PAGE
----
Mobile email use is increasing, with about 50% of email being opened on a mobile device. The majority of mobile email opens are on iPhone, with Android and iPad remaining relatively equal.

It’s crucial that marketers understand this shift and adapt accordingly. Why? Because even if you write a perfect email with beautiful images and flawless copy, it still doesn’t mean it’ll get read. A survey conducted by BlueHornet asked users what they would do if a mobile email didn’t look good. 80.3% said they would delete it, and 30.2% saying they would unsubscribe.

If your email doesn’t look good, people will delete it. Every email you send needs to look perfect, regardless of device.

So how do you send the same email to everyone on your subscribership list and ensure that it formats well?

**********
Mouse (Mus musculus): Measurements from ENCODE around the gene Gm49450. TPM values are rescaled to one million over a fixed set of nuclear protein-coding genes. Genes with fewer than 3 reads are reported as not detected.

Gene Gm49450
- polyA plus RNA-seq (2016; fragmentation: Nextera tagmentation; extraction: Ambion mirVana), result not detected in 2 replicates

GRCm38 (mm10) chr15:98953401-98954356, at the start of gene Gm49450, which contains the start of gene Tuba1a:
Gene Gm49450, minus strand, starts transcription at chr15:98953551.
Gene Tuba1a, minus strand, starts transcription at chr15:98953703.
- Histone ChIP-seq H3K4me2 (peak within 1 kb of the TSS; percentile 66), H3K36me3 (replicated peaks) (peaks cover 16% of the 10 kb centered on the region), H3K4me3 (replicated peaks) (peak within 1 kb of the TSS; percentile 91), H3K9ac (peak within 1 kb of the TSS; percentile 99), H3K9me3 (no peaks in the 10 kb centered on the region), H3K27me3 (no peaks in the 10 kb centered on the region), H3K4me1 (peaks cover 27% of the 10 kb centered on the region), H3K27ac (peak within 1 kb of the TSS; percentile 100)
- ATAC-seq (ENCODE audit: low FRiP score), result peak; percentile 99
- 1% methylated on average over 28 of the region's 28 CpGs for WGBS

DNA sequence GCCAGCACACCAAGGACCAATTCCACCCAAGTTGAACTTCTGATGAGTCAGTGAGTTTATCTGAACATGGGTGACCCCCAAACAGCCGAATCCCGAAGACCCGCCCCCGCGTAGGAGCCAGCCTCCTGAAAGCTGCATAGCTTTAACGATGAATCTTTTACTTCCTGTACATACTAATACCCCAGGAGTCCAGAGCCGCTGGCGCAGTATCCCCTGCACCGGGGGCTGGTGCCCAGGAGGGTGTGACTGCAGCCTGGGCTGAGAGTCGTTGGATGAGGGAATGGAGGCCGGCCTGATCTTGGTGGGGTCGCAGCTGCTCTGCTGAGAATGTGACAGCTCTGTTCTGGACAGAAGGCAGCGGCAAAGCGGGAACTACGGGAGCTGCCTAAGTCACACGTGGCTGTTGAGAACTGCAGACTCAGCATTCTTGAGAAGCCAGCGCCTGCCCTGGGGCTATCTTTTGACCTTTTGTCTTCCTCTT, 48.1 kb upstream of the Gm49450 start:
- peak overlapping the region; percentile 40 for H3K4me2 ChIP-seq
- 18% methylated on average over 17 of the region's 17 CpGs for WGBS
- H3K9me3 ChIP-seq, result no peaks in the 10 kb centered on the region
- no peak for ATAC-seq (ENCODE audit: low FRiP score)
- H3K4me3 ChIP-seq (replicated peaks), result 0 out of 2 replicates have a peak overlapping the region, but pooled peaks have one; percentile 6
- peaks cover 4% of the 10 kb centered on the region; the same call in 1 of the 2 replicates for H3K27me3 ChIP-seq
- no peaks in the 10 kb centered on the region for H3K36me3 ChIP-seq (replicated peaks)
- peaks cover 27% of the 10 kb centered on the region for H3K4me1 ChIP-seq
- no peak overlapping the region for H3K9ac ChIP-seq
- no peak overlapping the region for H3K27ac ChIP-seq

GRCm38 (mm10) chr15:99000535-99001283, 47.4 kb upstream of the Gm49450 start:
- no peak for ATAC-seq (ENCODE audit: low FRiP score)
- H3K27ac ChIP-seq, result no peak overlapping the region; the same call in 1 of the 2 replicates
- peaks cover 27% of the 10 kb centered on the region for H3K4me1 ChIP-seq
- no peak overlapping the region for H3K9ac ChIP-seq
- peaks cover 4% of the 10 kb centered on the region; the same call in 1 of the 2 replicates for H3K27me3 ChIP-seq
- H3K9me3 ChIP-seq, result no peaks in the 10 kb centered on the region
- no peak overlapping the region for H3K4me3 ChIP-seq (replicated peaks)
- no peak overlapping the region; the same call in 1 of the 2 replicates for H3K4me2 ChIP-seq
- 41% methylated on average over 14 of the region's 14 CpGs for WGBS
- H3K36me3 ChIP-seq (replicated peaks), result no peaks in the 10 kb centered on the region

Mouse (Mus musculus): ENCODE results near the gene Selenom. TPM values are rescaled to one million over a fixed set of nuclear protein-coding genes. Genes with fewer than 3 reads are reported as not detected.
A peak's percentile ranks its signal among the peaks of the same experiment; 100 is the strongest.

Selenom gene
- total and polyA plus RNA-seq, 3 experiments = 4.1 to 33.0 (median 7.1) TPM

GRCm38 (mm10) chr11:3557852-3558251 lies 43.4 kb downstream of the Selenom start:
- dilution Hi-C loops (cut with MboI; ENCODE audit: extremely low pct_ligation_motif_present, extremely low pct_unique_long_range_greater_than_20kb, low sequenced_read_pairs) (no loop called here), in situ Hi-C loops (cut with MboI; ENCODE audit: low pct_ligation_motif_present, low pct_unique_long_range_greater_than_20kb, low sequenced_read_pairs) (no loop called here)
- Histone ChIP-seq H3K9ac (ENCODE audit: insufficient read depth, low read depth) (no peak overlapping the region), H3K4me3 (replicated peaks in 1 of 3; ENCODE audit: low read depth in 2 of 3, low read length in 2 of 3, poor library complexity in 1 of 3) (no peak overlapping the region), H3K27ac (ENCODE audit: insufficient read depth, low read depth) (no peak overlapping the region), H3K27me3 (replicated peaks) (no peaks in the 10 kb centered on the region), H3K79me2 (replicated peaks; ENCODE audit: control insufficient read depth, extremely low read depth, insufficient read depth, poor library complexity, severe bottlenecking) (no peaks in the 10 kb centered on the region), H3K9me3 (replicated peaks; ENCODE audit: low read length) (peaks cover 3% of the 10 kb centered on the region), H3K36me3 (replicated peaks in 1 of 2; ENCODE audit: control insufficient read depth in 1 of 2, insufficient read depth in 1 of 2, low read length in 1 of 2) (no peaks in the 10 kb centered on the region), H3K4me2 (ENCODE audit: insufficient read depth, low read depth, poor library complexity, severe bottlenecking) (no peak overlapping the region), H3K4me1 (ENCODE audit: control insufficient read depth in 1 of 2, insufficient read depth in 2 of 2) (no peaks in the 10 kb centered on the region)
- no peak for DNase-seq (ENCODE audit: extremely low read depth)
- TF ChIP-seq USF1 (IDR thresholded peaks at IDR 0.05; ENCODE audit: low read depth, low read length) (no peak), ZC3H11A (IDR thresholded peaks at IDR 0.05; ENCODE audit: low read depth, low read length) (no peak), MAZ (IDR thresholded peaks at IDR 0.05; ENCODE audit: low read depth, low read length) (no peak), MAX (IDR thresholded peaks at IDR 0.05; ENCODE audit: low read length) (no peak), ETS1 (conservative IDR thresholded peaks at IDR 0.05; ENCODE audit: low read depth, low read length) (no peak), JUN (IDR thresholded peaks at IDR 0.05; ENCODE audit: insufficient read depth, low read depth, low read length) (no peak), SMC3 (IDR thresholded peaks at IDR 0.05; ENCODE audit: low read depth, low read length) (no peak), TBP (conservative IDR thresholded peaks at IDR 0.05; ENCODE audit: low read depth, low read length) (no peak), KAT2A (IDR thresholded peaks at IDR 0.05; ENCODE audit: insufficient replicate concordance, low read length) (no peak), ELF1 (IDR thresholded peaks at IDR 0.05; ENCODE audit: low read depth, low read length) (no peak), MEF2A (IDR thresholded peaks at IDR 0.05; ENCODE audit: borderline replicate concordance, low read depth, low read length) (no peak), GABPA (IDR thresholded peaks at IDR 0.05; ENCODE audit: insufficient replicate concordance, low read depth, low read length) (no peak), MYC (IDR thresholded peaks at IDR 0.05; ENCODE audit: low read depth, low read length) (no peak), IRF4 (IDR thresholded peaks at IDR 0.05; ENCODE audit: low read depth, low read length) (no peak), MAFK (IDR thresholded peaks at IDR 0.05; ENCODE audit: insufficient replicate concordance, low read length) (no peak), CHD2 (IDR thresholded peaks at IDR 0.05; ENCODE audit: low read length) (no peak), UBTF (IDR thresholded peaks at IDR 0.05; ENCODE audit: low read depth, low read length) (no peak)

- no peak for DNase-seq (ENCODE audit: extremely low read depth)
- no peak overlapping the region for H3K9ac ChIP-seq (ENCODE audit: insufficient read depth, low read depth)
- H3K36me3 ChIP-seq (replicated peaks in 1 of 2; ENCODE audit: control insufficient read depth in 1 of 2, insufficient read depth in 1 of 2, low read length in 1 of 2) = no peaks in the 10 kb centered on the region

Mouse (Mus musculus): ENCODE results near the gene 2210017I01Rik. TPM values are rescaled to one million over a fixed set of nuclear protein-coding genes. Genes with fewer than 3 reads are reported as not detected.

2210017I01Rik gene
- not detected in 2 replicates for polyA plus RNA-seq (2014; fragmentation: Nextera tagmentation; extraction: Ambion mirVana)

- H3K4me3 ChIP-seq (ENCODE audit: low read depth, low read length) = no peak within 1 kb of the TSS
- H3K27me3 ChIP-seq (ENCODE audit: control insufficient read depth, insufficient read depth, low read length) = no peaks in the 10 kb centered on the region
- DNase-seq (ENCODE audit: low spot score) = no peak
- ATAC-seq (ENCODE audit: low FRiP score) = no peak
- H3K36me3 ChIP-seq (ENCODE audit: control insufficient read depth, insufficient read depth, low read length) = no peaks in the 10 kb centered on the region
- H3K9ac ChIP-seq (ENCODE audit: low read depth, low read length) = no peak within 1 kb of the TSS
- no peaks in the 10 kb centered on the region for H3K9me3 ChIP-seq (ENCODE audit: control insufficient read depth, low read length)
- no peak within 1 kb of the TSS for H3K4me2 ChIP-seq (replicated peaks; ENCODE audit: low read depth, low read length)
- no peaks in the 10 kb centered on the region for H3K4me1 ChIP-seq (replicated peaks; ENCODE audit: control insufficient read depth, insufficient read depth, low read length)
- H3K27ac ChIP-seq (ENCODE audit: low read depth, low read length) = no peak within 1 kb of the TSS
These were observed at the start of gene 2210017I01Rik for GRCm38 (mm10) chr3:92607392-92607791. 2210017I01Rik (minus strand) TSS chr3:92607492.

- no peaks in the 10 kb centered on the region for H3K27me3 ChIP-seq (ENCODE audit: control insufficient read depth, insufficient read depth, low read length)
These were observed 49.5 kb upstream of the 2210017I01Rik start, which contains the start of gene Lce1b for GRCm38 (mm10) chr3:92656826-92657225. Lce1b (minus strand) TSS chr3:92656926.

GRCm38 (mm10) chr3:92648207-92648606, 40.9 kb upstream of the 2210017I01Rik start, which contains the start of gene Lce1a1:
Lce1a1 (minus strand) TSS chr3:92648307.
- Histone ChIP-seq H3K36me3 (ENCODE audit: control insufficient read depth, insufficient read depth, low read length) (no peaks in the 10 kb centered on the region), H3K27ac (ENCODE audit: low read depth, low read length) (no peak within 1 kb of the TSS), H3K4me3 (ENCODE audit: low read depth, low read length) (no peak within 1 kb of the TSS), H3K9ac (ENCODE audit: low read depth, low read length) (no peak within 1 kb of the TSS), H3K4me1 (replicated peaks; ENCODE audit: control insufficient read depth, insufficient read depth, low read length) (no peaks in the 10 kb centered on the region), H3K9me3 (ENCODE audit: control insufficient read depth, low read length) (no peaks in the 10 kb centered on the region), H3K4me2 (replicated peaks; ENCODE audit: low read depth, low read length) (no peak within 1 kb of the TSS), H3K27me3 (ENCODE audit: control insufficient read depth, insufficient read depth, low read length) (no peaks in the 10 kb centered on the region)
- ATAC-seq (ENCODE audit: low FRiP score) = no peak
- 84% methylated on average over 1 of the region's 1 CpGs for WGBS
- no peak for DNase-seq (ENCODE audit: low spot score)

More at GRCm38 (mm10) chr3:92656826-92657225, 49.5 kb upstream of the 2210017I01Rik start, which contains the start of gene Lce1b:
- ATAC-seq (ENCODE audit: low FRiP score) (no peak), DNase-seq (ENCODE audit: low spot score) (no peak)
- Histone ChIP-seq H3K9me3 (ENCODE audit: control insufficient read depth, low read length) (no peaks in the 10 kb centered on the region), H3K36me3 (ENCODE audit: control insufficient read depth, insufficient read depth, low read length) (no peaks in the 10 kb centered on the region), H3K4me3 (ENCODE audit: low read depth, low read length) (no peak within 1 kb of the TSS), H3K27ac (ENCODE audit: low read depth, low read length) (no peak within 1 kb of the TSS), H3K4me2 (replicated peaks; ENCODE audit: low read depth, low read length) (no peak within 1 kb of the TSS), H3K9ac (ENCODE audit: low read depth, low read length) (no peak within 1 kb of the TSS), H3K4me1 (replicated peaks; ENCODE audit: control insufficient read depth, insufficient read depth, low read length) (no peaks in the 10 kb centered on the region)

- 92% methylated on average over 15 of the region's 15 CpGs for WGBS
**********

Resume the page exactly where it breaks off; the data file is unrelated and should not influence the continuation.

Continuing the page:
By using responsive design practices.

A “responsive” email (or website) means that it provides optimal design across devices. It “responds” to the device being used. When viewing on mobile, a well designed responsive website ensures the user doesn’t have to pinch and zoom. A responsive website is a usable website.

Responsive emails ensure that what looks like this on desktop:

Creating a Responsive Email Design (Infographic)

Looks like this on a mobile device:

Creating a Responsive Email Design (Infographic)

The design of the email changes to fit on a mobile device. The images adjust to the appropriate size and the CTA moves from being made for a click to being made for a tap. Also notice the copy change on the CTA. When on mobile, the CTA says “Get the app and try it now”. It’s a much more appropriate and targeted CTA.

Want to learn how to make your emails like this? Check out this infographic, courtesy of the folks over at Litmus:

Click to Enlarge+
Creating a Responsive Email Design (Infographic)

 

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